Beliefnet
God's Politics

Jim WallisIn the continuing The Washington Post/Newsweek online discussion “On Faith,” I was asked: Do you believe that Jesus Christ was the son of God? If so, what exactly does that mean? If not, who was he? My response follows:

Yes, as a historically orthodox Christian, I believe that Jesus was the Son of God. But the second part of the question is more interesting to me. “What, exactly, does that mean?” I’m going to even add to it a bit, “And what does it not mean.”

I believe the things that Jesus says about himself in the New Testament, and affirm what the later Scriptures and church creeds say about Jesus being the Son of God. But, that doesn’t mean many of the things that Christians have too often concluded, or how we have acted on the basis of our belief.

Jesus being the Son of God does NOT mean that Christians are better, more right, more righteous, more moral, more blessed, more destined to win battles, or more suited to govern and decide political matters than non-Christians. Instead, believing that Jesus was the Son of God would better mean that people who claim to believe it ought to then live the way Jesus did and taught. And on that one, many of us Christians (who believe the right way) are in serious trouble when it comes to the way we live. Those who believe that Jesus was the Son of God should be the most loving, compassionate, forgiving, welcoming, peaceful, and hungry for justice people around—just like Jesus, right? Well, it’s not always exactly so.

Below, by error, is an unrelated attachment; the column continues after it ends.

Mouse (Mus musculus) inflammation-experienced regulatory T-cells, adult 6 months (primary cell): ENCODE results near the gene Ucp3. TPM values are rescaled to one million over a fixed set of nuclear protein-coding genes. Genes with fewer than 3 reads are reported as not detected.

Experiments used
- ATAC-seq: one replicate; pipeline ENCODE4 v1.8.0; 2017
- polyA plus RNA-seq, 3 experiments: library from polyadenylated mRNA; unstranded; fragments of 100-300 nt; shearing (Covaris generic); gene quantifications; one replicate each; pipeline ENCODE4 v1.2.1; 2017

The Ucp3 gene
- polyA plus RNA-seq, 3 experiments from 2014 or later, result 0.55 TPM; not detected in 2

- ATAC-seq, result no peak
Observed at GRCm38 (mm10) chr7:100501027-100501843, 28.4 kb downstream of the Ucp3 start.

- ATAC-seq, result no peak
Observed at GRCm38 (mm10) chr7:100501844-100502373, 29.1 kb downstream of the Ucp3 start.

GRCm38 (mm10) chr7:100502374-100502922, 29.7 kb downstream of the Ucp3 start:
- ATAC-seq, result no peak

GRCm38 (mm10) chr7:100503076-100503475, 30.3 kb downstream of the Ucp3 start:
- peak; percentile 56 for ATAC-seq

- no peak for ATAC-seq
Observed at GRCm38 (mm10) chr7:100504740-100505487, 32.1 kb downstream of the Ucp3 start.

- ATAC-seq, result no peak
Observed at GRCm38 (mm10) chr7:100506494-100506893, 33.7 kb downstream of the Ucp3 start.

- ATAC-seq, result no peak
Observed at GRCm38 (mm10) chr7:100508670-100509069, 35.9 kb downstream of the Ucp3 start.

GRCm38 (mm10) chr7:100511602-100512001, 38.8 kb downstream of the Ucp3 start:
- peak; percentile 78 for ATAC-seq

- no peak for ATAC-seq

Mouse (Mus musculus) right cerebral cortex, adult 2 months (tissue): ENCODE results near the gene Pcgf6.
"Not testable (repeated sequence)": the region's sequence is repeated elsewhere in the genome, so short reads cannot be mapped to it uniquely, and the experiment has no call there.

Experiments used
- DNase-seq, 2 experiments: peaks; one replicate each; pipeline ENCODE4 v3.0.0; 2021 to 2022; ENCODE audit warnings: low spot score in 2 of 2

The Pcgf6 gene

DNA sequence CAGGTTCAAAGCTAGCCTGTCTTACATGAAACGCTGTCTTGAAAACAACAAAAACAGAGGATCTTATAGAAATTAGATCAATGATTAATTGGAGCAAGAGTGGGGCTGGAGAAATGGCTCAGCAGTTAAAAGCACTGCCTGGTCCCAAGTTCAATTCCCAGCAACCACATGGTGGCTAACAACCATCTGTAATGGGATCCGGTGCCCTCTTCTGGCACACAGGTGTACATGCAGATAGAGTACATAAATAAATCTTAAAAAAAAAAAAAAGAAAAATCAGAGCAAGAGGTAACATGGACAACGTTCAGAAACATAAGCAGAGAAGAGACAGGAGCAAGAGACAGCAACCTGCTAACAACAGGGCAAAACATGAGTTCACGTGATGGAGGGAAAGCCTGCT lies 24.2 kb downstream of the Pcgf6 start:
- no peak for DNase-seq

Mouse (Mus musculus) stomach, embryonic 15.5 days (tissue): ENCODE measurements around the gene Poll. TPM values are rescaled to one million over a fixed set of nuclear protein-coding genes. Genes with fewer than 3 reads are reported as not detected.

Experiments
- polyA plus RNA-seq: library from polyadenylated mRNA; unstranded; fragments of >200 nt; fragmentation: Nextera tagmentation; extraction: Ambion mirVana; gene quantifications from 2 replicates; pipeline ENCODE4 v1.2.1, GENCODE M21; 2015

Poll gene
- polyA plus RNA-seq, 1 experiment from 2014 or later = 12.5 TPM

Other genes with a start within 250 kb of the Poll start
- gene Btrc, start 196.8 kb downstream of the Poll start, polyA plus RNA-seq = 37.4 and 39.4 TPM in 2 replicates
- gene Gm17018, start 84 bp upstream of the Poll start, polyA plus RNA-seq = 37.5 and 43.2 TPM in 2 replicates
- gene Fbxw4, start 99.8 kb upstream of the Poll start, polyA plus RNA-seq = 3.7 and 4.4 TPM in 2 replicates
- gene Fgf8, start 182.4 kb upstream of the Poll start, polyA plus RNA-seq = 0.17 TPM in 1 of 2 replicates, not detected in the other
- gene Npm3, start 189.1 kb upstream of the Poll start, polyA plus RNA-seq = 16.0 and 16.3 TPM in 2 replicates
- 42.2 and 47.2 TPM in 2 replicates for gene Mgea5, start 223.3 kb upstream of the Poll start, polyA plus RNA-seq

I’ll never forget hearing Billy Graham, the world’s greatest evangelist, the last time he spoke at Harvard. He preached at Harvard’s Memorial Church (to a huge crowd of students who had slept out all night just to get a seat), and then to the prestigious JFK Forum at the Kennedy School of Government the next night. After giving a statesmanlike address at the Kennedy School, he turned to the audience for questions. All the Christian triumphalists had shown up for their man and their night at Harvard. One young believer stood up and asked Dr. Graham, “Since Jesus said ‘I am the way, the truth and the life, and no man cometh to the Father but by me,’ doesn’t that mean people from other religions—Jews and the rest- are going to hell?” Billy replied, “I’m sure glad that God is the judge of people’s hearts and not me! And I trust God to decide those questions justly and mercifully.” The student was disappointed and pressed further, “Well, what do you think God will decide?” Graham demurred, “Well, God doesn’t really ask my advice on those matters.” Another questioner started again, “Well, what about those who aren’t even monotheists—like the Buddhists?” Graham, replied, “You know, I’ve been to some Buddhist countries, and so many of the people I met seem to live more like Jesus than too many Christians I’ve seen.”

Now Billy Graham would clearly answer the question this week, “Is Jesus the Son of God,” in the strong affirmative. But the man who has arguably brought more people to Christ than any other person of our time refused to join in Christian triumphalism. To answer yes to the question is to, at the same time, admit our human failings, stand under judgment ourselves, and humbly seek to follow the one we say we believe in. And that might open up a wonderful dialogue with those who believe other things.

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